“Dialogue is essential for a thoroughly self-reflective look at our own tradition”
Ben Bowler is an Australia social entrepreneur and spiritual adventurer. He and his wife Jildou are the founders of Blood Foundation, Monk for a Month, Muslim/Sufi for a Month and World Weavers. Ben believes in the emergence of convergence and the gradual coming of the Kingdom of Heaven on Earth. Ben speaks to Victor Edwin for Salaam.
How did you get interested in inter-religious dialogue?
Being raised a Catholic, while also being exposed to various cultures through experience in China and with native Australians had me thinking at an early age of the diversity of world-views and the lofty idea of a transcendental truth. I always felt that genuine spiritual experience has more in common among the various traditions, than we often realize.
Why do you think that dialogue between religions is essential?
I believe that all of man's religions are evolutionary vehicles and that dialogue between traditions is not only conducive to greater understanding and affection for one another but such dialogue is also essential for a thoroughly self-reflective look at our own tradition. I see this as a necessary step towards an expansion of cosmic understanding and fostering the evolutionary process of our spiritual perception.
What is the idea behind the unique concept of Muslim for a Month (MfM)?
Muslim for a Month is built upon the unique value of actual experience. We tend to have many opinions that we "acquire" through the media or other second hand channels, we believe that there is altogether too little first-hand experience between Muslims and non-Muslims. The point of the program is to achieve a greater realization of our greater humanity and to dispel fears and unwarranted suspicions though the bonds of friendship and love.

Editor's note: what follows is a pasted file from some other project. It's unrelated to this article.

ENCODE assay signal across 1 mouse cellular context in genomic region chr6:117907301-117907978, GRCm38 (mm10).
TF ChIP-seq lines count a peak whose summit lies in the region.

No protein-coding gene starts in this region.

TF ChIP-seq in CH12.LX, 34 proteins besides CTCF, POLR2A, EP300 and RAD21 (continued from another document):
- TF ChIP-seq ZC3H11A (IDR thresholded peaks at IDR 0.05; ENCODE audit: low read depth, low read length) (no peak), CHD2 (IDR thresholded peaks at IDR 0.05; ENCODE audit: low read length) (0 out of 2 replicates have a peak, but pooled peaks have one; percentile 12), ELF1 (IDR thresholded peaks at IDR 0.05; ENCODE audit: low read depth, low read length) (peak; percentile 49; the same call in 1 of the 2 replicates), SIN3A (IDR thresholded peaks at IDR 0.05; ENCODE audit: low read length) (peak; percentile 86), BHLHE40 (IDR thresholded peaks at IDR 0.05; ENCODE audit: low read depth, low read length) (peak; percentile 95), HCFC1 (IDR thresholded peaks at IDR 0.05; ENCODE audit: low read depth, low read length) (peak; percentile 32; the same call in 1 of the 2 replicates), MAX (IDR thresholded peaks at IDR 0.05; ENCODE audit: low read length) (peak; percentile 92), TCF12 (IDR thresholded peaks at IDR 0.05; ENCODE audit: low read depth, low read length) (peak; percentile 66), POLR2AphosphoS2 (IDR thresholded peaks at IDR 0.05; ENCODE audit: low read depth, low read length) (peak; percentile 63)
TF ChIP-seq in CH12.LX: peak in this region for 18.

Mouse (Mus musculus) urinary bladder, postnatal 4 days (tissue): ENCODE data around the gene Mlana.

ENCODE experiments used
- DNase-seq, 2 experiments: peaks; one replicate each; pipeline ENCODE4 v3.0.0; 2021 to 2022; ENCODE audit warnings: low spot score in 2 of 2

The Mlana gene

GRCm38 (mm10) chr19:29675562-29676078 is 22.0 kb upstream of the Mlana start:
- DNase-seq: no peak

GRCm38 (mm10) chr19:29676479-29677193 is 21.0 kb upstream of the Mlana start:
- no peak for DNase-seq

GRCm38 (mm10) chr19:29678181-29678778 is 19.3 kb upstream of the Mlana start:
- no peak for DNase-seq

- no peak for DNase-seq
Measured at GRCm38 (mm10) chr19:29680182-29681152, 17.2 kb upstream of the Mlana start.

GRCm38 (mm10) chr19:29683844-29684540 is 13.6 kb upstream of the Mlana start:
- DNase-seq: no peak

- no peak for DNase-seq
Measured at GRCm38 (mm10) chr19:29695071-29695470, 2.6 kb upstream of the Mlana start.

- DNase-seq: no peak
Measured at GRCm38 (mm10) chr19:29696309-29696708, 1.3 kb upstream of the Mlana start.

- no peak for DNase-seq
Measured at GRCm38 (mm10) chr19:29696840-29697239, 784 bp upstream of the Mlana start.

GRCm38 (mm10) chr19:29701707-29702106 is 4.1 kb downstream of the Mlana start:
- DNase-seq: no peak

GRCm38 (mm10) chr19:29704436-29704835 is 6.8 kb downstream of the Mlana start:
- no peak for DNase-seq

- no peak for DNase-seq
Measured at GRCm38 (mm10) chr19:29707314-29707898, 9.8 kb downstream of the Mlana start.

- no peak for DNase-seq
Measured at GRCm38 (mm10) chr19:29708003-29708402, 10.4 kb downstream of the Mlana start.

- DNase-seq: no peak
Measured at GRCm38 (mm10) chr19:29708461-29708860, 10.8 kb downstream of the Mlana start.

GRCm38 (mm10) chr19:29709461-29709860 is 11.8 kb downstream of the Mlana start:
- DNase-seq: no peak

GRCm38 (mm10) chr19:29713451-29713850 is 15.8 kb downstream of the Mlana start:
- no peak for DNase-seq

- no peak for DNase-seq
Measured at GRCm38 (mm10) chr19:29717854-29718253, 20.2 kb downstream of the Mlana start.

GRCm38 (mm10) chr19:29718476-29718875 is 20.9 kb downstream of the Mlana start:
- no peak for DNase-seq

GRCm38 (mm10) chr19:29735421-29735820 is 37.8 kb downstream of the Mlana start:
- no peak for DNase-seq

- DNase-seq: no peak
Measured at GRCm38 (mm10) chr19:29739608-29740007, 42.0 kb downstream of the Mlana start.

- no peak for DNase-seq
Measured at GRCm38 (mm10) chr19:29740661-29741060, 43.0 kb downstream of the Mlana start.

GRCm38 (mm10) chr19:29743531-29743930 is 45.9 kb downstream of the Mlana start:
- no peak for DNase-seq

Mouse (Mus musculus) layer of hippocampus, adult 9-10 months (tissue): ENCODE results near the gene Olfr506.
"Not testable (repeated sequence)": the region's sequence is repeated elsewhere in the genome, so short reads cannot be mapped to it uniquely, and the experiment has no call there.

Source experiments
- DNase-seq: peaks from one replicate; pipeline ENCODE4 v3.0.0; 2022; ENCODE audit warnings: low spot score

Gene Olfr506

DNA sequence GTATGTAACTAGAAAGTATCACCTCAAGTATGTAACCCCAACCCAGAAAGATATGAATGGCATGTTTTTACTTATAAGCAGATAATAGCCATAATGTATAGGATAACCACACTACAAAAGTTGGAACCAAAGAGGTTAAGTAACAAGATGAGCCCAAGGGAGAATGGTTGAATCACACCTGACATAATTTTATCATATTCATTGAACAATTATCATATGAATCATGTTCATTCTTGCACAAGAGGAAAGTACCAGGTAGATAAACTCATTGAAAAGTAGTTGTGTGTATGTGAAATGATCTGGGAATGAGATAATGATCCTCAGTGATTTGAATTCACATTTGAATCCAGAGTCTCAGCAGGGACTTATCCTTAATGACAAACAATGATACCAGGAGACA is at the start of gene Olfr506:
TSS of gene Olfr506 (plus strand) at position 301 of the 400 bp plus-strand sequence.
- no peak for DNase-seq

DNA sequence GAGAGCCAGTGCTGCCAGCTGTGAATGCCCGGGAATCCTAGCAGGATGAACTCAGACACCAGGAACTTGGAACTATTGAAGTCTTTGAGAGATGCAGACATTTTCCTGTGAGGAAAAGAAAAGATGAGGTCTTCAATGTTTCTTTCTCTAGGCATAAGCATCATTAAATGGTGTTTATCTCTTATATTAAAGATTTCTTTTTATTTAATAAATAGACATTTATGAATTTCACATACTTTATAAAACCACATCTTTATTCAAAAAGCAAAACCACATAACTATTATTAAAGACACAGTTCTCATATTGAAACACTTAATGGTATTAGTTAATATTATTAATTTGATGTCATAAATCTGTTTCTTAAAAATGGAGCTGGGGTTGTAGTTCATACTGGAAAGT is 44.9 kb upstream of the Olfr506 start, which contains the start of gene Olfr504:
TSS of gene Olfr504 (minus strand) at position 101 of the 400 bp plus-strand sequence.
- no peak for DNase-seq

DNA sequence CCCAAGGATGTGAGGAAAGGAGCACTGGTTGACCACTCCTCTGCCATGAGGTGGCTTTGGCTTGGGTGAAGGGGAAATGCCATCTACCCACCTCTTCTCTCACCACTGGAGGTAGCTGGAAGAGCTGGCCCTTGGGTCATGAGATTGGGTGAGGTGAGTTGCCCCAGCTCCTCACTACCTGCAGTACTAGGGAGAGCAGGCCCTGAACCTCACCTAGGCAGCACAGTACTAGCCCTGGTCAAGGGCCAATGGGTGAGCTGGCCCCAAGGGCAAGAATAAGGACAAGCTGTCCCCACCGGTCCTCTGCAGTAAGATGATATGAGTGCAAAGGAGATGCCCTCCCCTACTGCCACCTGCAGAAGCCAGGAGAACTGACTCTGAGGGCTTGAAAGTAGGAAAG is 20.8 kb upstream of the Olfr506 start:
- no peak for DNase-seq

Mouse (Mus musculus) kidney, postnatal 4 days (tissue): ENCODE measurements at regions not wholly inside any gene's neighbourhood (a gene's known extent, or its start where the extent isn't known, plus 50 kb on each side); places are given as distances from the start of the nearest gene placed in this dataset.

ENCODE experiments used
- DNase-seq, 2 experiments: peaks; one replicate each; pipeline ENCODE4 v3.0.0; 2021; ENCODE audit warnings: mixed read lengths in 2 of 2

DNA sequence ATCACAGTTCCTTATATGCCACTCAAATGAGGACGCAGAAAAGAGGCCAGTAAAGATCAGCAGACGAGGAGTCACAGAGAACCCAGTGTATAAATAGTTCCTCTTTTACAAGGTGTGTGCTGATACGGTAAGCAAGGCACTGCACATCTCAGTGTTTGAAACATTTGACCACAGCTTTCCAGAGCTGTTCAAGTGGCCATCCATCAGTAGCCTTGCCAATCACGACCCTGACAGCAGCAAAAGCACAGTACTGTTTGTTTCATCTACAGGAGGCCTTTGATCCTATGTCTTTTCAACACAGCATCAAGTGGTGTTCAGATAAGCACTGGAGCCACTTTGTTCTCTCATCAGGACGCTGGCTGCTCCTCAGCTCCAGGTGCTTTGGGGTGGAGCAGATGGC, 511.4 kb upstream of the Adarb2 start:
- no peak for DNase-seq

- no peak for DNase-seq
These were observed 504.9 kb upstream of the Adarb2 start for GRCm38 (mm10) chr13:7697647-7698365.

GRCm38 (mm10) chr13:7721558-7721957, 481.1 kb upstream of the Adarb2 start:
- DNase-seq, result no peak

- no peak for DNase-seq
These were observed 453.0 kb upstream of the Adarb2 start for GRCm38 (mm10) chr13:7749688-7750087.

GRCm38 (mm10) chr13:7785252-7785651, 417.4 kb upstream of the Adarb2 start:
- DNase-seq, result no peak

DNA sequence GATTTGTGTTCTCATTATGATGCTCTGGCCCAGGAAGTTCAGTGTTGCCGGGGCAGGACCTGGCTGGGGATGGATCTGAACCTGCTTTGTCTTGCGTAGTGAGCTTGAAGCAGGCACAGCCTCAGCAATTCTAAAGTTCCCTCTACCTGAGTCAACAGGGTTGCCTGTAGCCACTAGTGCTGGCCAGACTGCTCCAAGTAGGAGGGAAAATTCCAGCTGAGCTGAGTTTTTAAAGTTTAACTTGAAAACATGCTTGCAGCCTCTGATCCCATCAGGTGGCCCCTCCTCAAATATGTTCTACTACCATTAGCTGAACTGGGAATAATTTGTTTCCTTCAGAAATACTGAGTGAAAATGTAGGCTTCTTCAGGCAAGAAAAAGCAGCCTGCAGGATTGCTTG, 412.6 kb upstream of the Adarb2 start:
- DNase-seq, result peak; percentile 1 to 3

What does the program focus to do?
The point of the program is to achieve a greater realization of our greater humanity and to dispel fears and unwarranted suspicions though the bonds of friendship and love.
What does it mean to live as a Muslim during MfM? Will participants give attention only to Spirituality? What about the Islamic law?
For Muslim and Sufi for a Month there is a broad spectrum of activities. Much accent is placed on the high-minded spiritual wisdom of Rumi, though we also learn about Islamic history and there are lectures on Theology and Sharia
More critically, is it really possible to live as if one belongs to another religion? Does one need to suspend one's own religious beliefs? Will it not be an indication of compromise: which is against the spirit of dialogue?
We are experiencing Islam from the inside, just for a short moment. There is no need to suspend one's own beliefs at all, it is a short exploration into (for most) an unfamiliar land.
Who are the participants? Are they only seekers, who have not settled in any particular religious tradition or other committed Buddhists, Christians and Hindus?
The program has been host to Catholics, Protestants, Jews, Hindus, Agnostic, Atheists, and secular modernists. People come for many different reasons.
Do they discuss their personal faith during MfM?
Yes indeed. All our programs are a rich opportunity to explore our own personal faith and spirituality. By operating inside other point of view, we give ourselves a great basis for discussing and renewing and expanding our own walk with God.
Have any one turn to Islam as the fruit of doing MfM?
No. Conversion is not encouraged on any of our spiritual development programs. Having said that, many of our guests have come much closer to the Islamic faith by doing the Muslim for a Month program.